The effect of pipelines on fish and fisheries and the implication for decommissioning

Research output: ThesisDoctoral Thesis

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Oil and gas operators assess the impacts, risks and benefits of different decommissioning options for infrastructure that has reached "end-of-life". This thesis aims to understand how fish and fisheries interact with subsea pipelines on the North West Shelf of Western Australia. Fish were in higher abundance around pipelines compared to areas without pipelines. Commercial trap fishers target pipeline infrastructure and demonstrate "rotational self-governance", taking advantage of a higher abundance of valuable fish species on pipelines than in surrounding areas particularly in water depth >80m. These results inform decommissioning approaches and provide knowledge of the impact of infrastructure in our oceans.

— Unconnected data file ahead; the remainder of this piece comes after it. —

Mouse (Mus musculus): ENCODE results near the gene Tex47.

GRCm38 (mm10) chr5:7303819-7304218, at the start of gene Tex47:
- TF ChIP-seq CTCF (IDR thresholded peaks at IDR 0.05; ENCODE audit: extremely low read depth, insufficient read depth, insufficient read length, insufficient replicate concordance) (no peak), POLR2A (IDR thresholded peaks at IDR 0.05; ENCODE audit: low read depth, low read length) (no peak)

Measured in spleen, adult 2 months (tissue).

Original languageEnglish
QualificationDoctor of Philosophy
Awarding Institution
  • The University of Western Australia
  • Prince, Jane, Supervisor
  • McLean, Dianne, Supervisor
  • Partridge, Julian, Supervisor
  • White, David, Supervisor
Thesis sponsors
Award date16 Oct 2020
Publication statusUnpublished - 2020


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